Waikiki Health sign

The weathered wooden sign hanging above the back stairwell at Waikiki Health on Ohua Avenue reminds staffers of their roots and how far their nonprofit has come in the past 52 years.

When the Waikiki Drug Clinic opened in 1967, its mission was to treat members of the 1960s drug culture. The word “free” on the sign referred to counseling but might have given stoners the mistaken impression that they could stop in for free pakalolo or other mood-changing drugs. That was not the case.

Waikiki Health still counsels patients with substance issues – free of charge if they cannot afford to pay – but it now does much more. With 192 employees and an annual budget just shy of $20 million, the nonprofit treats more than 10,000 individuals a year in six different locations, making it a major part of Oahu’s health care community.

“We’re the safety net,” says Phyllis Dendle, Waikiki Health’s new CEO. “Fundamentally, we’re about providing health care in the community.”

That community is diverse. More than three of five patients are on Medicaid and/or Medicare. Approximately a third live below what Hawaii considers the poverty level. One in five is either homeless or lives in a shelter. One in 10 has been diagnosed with depression or alcohol and/or substance abuse.

Not every patient is in desperate need of assistance. In the latest reporting period, patient service revenue accounted for $13.2 million of Waikiki Health’s $19.9 million budget. These are mostly insured patients who visit the clinic for their checkups, dental work and medicines from the pharmacy. The remaining income comes from federal, state and city grants ($5.17 million), private foundations and individual donations ($1.1 million) and bequests ($346,000).

This means that paying customers are helping Waikiki Health minister to those who need help, regardless of their ability to pay.

Dendle says her mission as CEO is to continue Waikiki Health’s current programs but in a more robust fashion.

“Change is strengthening what we do well,” she says.

An example is Next Step Shelter in Kakaako, which provides homeless residents with transitional housing as it helps them find permanent homes. Waikiki Health has had clinic space there that wasn’t staffed. It’s now open.

Waikiki Health operates Youth Outreach on Keoniana Avenue for Oahu’s young homeless population between the ages of 14 and 22. But its medical services were available only one half-day a week. Hours have been tripled to three half-days a week.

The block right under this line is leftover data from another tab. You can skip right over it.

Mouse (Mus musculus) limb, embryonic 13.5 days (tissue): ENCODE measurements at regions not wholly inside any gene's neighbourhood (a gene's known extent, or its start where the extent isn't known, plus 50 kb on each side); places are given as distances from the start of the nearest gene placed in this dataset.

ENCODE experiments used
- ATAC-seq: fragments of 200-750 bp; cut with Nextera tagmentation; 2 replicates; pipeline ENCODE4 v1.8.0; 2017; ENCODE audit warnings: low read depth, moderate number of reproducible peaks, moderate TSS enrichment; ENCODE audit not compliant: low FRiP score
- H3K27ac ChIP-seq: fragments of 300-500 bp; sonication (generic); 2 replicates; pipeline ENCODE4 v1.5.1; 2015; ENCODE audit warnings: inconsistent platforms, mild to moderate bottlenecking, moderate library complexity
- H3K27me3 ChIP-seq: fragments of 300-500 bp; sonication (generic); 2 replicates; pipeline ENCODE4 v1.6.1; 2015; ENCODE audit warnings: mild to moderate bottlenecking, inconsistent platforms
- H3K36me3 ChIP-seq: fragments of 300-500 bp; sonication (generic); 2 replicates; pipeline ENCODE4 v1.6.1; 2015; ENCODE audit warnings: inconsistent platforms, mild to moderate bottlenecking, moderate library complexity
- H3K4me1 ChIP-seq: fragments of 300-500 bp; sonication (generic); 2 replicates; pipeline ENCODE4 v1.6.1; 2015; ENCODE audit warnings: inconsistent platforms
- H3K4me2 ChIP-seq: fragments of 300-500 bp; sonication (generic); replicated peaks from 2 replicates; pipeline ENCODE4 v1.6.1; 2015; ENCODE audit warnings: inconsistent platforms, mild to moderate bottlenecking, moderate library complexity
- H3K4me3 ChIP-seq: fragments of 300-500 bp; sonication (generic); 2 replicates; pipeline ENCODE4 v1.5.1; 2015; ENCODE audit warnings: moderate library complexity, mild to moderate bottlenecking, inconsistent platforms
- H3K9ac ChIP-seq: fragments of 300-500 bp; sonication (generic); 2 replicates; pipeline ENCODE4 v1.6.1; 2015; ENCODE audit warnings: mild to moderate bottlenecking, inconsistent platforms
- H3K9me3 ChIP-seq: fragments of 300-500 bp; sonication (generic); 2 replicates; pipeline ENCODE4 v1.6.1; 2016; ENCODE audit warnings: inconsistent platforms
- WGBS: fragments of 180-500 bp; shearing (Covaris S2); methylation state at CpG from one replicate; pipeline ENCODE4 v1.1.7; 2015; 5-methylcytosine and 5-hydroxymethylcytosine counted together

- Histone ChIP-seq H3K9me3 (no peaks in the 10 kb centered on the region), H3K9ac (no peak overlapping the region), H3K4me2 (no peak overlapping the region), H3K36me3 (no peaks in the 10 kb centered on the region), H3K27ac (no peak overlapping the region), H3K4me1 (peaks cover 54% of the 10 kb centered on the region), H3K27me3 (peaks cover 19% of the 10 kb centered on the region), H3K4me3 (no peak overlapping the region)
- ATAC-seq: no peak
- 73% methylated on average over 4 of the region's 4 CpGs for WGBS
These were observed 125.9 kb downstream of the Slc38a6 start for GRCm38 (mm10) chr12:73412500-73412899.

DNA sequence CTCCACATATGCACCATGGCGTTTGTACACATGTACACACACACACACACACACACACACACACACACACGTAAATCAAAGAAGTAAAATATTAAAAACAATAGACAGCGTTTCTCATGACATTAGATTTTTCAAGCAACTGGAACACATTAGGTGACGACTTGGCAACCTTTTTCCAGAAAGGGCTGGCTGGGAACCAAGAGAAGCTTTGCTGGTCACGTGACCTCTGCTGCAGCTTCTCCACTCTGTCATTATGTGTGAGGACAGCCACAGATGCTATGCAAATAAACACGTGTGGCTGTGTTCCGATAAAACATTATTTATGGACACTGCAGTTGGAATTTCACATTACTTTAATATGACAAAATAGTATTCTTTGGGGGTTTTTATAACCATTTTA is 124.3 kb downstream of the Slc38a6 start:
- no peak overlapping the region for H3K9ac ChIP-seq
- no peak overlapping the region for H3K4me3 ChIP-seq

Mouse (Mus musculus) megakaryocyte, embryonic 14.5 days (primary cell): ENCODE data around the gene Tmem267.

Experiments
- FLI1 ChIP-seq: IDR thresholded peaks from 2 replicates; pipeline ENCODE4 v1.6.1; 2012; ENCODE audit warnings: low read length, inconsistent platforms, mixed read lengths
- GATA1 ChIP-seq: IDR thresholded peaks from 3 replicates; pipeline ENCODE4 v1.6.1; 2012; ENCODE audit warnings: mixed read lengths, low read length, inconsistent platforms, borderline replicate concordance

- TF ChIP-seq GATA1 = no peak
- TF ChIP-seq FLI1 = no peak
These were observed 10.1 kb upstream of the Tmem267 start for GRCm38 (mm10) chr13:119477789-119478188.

Overseeing Waikiki Health’s network of services is Medical Director Dr. Elliot Kalauawa, who joined the nonprofit 33 years ago. Under his direction it has expanded its services to answer the community’s growing needs.

Examples: perinatal and social services for women with substance use issues, therapy for adults with behavioral problems, ongoing care and medicines for HIV patients, and a stop-smoking program.

Located just a few blocks from the heart of Waikiki, the Ohua Avenue clinic also welcomes visitors in need of medical services. Mary Beth Lohman, director of marketing and development, works with Waikiki hotels to place information packets about the clinic in their guest rooms, and many visitors have used it instead of hospital emergency rooms.

“We focus on being good neighbors,” Dendle says of the relationship with the visitor industry.

A newer program, called “transgender navigation,” offers medical, psychological, legal and financial advice along with group support. Kalauawa says the first issue to be addressed might be as obvious as: “What will your new name be?” The clinic does not provide the highly specialized final surgery.

Kalauawa sees a critical problem with health care in Hawaii that receives little attention: the high cost of co-pays for prescribed medication. Many of his insured patients cannot afford the co-pays and end up not taking the meds they need to maintain their health. The answer, he says, is reforming Medicare and Medicaid legislation.

For Dendle, taking on the CEO job is a return to an organization that she previously served as a board member and chairperson. The Radford High School and University of Hawaii graduate, who once thought she would become a journalist, instead embarked on a career that taught her the internal workings of nonprofits, for-profits and state and local governments. She was an analyst and researcher for the Honolulu City Council and state House of Representatives, director of government affairs and public health fund administrator for the Chamber of Commerce of Hawaii, associate director of the Oahu Economic Development Board and, until her retirement in 2016, director of government relations for Kaiser Permanente Hawaii.

Dendle says she was “hanging out, doing nonprofit work” as a retiree when the Waikiki Health board asked her late last year to step in as interim CEO following the departure of Sheila Beckham. She agreed, and after a few months on the job removed the “interim” from her business card in February.

She says her long and varied career is serving her well in the new job.

“Those are useful skills to be able to speak persuasively,” she says. “I walk into meetings knowing how things work.”

I asked Dendle what it’s like to come out of retirement and into the leadership of an organization that deals with so many tough issues.

“I have the most interesting days,” she says.

Contact Phyllis Dendle at pdendle@waikikihealth.org.

In this monthly feature, former newspaper editor and columnist Jim George visits with organizations that make up Hawaii’s not-for-profit community. He can be reached at jamesrgeorge@hawaii.rr.com.

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